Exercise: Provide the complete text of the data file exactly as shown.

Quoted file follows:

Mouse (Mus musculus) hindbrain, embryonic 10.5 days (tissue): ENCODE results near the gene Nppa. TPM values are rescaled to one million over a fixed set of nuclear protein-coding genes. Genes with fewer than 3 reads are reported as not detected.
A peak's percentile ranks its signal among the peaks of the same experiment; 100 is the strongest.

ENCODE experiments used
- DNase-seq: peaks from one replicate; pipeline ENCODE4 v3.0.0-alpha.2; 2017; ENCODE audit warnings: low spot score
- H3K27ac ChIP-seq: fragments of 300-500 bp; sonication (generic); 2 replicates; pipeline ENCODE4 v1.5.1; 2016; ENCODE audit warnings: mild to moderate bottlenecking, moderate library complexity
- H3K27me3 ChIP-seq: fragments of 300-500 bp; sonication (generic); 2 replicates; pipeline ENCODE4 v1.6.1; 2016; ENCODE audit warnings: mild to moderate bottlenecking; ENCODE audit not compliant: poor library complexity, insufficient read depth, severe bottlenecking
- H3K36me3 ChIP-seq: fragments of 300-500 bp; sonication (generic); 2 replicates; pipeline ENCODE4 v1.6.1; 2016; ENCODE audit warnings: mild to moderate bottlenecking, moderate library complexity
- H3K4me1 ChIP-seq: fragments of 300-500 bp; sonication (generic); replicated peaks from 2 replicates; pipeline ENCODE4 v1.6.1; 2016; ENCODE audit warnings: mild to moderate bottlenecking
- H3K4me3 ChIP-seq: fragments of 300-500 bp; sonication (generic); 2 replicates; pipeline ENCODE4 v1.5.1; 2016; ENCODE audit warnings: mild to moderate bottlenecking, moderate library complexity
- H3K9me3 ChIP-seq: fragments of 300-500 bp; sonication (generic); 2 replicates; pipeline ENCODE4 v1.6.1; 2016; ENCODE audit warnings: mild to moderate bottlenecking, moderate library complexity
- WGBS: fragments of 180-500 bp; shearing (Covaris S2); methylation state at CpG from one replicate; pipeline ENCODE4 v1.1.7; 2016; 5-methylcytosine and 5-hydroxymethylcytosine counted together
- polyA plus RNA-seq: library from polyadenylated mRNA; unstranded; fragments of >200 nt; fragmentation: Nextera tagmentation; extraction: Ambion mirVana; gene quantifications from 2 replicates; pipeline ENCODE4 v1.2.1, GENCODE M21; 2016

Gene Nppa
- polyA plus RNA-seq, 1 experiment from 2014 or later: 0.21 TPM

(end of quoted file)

Mouse (Mus musculus) hindbrain, embryonic 10.5 days (tissue): ENCODE results near the gene Nppa. TPM values are rescaled to one million over a fixed set of nuclear protein-coding genes. Genes with fewer than 3 reads are reported as not detected.
A peak's percentile ranks its signal among the peaks of the same experiment; 100 is the strongest.

ENCODE experiments used
- DNase-seq: peaks from one replicate; pipeline ENCODE4 v3.0.0-alpha.2; 2017; ENCODE audit warnings: low spot score
- H3K27ac ChIP-seq: fragments of 300-500 bp; sonication (generic); 2 replicates; pipeline ENCODE4 v1.5.1; 2016; ENCODE audit warnings: mild to moderate bottlenecking, moderate library complexity
- H3K27me3 ChIP-seq: fragments of 300-500 bp; sonication (generic); 2 replicates; pipeline ENCODE4 v1.6.1; 2016; ENCODE audit warnings: mild to moderate bottlenecking; ENCODE audit not compliant: poor library complexity, insufficient read depth, severe bottlenecking
- H3K36me3 ChIP-seq: fragments of 300-500 bp; sonication (generic); 2 replicates; pipeline ENCODE4 v1.6.1; 2016; ENCODE audit warnings: mild to moderate bottlenecking, moderate library complexity
- H3K4me1 ChIP-seq: fragments of 300-500 bp; sonication (generic); replicated peaks from 2 replicates; pipeline ENCODE4 v1.6.1; 2016; ENCODE audit warnings: mild to moderate bottlenecking
- H3K4me3 ChIP-seq: fragments of 300-500 bp; sonication (generic); 2 replicates; pipeline ENCODE4 v1.5.1; 2016; ENCODE audit warnings: mild to moderate bottlenecking, moderate library complexity
- H3K9me3 ChIP-seq: fragments of 300-500 bp; sonication (generic); 2 replicates; pipeline ENCODE4 v1.6.1; 2016; ENCODE audit warnings: mild to moderate bottlenecking, moderate library complexity
- WGBS: fragments of 180-500 bp; shearing (Covaris S2); methylation state at CpG from one replicate; pipeline ENCODE4 v1.1.7; 2016; 5-methylcytosine and 5-hydroxymethylcytosine counted together
- polyA plus RNA-seq: library from polyadenylated mRNA; unstranded; fragments of >200 nt; fragmentation: Nextera tagmentation; extraction: Ambion mirVana; gene quantifications from 2 replicates; pipeline ENCODE4 v1.2.1, GENCODE M21; 2016

Gene Nppa
- polyA plus RNA-seq, 1 experiment from 2014 or later: 0.21 TPM